Fayer Lab Research Overview

The Fayer group is pursuing research on the ultrafast dynamics, interactions, and structure of a range of complex molecular systems. A major theme of the systems under investigation is that they frequently possess mesoscopic structure, that is, structure beyond that of the short range order of a molecule and its solvent shell that commonly occurs in a liquid. The types of systems under study include water in nanoconfined systems and water interacting with interfaces, ions and other species; Room Temperature Ionic Liquids (RTILs) and their effect on solutes and how they are affected by solutes; Metal Organic Frameworks (MOFs) and their properties when they are functionalized and contain solvents in their nanopores; liquid crystals and the behavior of nanodomains in the isotropic phase and the phase transition to ordered phases; polyelectrolyte fuel cell membranes and how water behaves in the membrane’s nanochannels and the nature of proton transfer in the channels; organized surfactant systems such as reverse micelles and vesicles; supercooled liquids and their dynamics as they approach the glass transition; nanoporous silica particles that are functionalized and contain solvents in the pores; and functionalized alkyl chains on silica and gold surfaces and interactions of solvents with functionalized surfaces.

In all of these systems there is complex interplay among fast molecular dynamics, intermolecular interactions, and structure. It is this interplay that gives a system its properties and determines how it functions in chemical and materials applications. Molecules are constantly moving. The time scales and influences on molecular dynamics are the key to understanding complex molecular systems. The Fayer group employs a variety of ultrafast nonlinear laser methods to directly study molecular dynamics. The methods, many of which were pioneered and developed by the Fayer group, enable us to study the dynamics of complex systems on the ultrafast time scales on which they occur, i.e., picoseconds (10-12 s) and femtoseconds (10-15 s). We employ ultrafast infrared methods, for example, two dimensional infrared (2D IR) spectroscopy, which is akin to 2D NMR but operates on time scales eight to ten orders of magnitude faster than NMR. In addition, we use polarization selective IR pump-probe and IR transient grating methods. We also use ultrafast visible non-linear methods. These include optical heterodyne detected optical Kerr effect (OHD-OKE) experiments and fast time resolved polarized fluorescence measurements. Each method is tailored to obtain specific detailed information about molecular dynamics and their relations to intermolecular interactions and structure. To compliment the experiments, we employ statistical mechanics theory of both the non-linear optical methods and material properties, and through collaborations, we use molecular dynamics simulations of the materials and experimental observables.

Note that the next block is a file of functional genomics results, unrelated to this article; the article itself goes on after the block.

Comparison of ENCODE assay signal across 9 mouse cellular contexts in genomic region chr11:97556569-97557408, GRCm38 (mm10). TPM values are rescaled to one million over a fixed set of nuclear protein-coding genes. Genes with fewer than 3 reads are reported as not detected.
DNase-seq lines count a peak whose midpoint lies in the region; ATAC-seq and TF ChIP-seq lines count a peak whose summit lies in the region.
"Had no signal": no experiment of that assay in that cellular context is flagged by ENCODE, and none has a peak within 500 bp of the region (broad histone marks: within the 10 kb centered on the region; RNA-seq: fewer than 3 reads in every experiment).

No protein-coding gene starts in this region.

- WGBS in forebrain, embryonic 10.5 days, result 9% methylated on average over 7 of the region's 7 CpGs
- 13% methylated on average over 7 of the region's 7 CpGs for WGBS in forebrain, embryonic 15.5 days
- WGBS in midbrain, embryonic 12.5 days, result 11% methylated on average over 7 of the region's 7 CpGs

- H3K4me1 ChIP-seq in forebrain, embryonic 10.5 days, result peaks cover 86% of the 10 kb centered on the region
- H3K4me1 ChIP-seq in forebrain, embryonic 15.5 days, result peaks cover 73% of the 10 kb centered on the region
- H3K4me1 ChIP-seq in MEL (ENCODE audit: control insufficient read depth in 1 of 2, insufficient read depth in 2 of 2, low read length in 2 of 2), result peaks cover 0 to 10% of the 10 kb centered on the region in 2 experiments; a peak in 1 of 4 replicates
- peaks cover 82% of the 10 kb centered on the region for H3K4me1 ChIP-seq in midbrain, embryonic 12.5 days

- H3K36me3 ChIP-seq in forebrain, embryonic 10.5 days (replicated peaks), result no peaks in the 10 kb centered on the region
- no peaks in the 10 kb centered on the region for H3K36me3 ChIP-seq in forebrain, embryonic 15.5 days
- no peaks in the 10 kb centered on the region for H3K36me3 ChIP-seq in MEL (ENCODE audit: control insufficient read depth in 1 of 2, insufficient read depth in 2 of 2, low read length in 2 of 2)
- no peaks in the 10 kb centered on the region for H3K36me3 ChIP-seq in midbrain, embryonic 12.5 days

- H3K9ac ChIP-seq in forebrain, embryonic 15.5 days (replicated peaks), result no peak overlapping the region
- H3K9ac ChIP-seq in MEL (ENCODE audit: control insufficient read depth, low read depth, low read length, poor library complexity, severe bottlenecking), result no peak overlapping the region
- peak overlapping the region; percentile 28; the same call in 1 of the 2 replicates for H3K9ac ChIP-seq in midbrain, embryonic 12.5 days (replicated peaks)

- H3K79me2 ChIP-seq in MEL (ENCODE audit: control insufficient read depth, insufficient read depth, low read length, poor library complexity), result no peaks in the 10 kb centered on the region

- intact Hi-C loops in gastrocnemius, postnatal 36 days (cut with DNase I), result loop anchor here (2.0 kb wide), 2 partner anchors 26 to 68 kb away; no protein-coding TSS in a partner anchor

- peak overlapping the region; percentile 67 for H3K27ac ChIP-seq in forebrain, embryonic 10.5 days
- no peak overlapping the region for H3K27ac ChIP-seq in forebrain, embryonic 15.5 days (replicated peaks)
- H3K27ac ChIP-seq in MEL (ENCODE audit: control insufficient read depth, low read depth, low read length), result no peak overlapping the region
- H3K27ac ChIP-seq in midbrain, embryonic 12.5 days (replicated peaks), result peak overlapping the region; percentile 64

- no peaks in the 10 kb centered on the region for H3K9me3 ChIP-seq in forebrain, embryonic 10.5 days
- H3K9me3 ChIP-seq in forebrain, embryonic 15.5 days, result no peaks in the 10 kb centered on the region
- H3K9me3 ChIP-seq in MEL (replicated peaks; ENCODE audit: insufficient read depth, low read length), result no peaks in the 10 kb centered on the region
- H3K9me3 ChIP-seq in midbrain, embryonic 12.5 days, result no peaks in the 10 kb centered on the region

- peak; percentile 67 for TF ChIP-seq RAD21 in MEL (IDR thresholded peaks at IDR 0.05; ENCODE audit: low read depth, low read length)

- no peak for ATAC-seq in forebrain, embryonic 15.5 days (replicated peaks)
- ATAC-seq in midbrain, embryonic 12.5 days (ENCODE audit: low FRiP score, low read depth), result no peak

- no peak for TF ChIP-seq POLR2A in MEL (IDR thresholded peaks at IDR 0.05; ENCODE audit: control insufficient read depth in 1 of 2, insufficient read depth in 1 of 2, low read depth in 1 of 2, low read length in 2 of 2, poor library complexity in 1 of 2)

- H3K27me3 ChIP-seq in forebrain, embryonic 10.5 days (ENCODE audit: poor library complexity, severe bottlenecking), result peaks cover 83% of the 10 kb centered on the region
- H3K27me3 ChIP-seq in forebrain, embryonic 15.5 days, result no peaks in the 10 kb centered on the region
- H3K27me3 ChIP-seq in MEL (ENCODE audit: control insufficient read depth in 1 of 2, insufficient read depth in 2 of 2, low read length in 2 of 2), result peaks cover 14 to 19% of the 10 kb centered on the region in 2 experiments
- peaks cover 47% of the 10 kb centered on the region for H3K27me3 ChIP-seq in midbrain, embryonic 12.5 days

Brief descriptions and examples of the research that is ongoing in the Fayer labs are presented in the various sections. The following is a list of recent review and feature articles that summarize some of our work.

Recent Reviews

353. “Ultrafast 2D IR Vibrational Echo Spectroscopy,” Junrong Zheng, Kyungwon Kwak, and M. D. Fayer Acc. of Chem. Res. 40, 75-83 (2007).

357. “Probing Dynamics of Complex Molecular Systems with Ultrafast 2D IR Vibrational Echo Spectroscopy,” Ilya J. Finkelstein, Junrong Zheng, Haruto Ishikawa, Seongheun Kim, Kyungwon Kwak, and M. D. Fayer Phys. Chem. Chem. Phys., 9, 1533-1549, (2007).

361. “Ultrafast 2D-IR Vibrational Echo Spectroscopy: A Probe of Molecular Dynamics,” Sungnam Park, Kyungwon Kwak, and M. D. Fayer Laser Phys. Lett. 4, 704-718 (2007).

369. “Water Dynamics and Proton Transfer in Nafion Fuel Cell Membranes,” David E. Moilanen, D.B. Spry, and M. D. Fayer Langmuir 24, 3690-3698 (2007).

370. “Water Dynamics – The Effects of Ions and Nanoconfinement,” Sungnam Park, David E. Moilanen, and M. D. Fayer J. Phys. Chem. B 112, 5279-5290 (2008).

379. “Dynamics of Liquids, Molecules, and Proteins Measured with Ultrafast 2D IR Vibrational Echo Chemical Exchange Spectroscopy,” M. D. Fayer Ann. Rev. P. Chem. 60, 21-38 (2008).

384. “Water Dynamics in Salt Solutions Studied with Ultrafast 2D IR Vibrational Echo Spectroscopy,” M. D. Fayer, David E. Moilanen, Daryl Wong, Daniel E. Rosenfeld, Emily E. Fenn, and Sungnam Park Acc. of Chem. Res. 42, 1210-1219 (2009).

390. “Analysis of Water in Confined Geometries and at Interfaces,” M. D. Fayer and Nancy E. Levinger Ann. Rev. Analytical Chem. 3, 89-107 (2010).

403. “Dynamics of Water Interacting with Interfaces, Molecules, and Ions,” M. D. Fayer Acc. of Chem. Res. 45, 3-14 (2012).

411. “Water in a Crowd,” M. D. Fayer, Physiology 26, 381-392 (2011).

413. “Protein Dynamics Studied with Ultrafast Two-Dimensional Infrared Vibrational Echo Spectroscopy,” Megan C. Thielges and M. D. Fayer Acc. Chem. Research 45, 1866-1874 (2012).

435. “Dynamics and structure of room temperature ionic liquids,” M. D. Fayer Chem. Phys. Lett. 616-617, 259-274 (2014).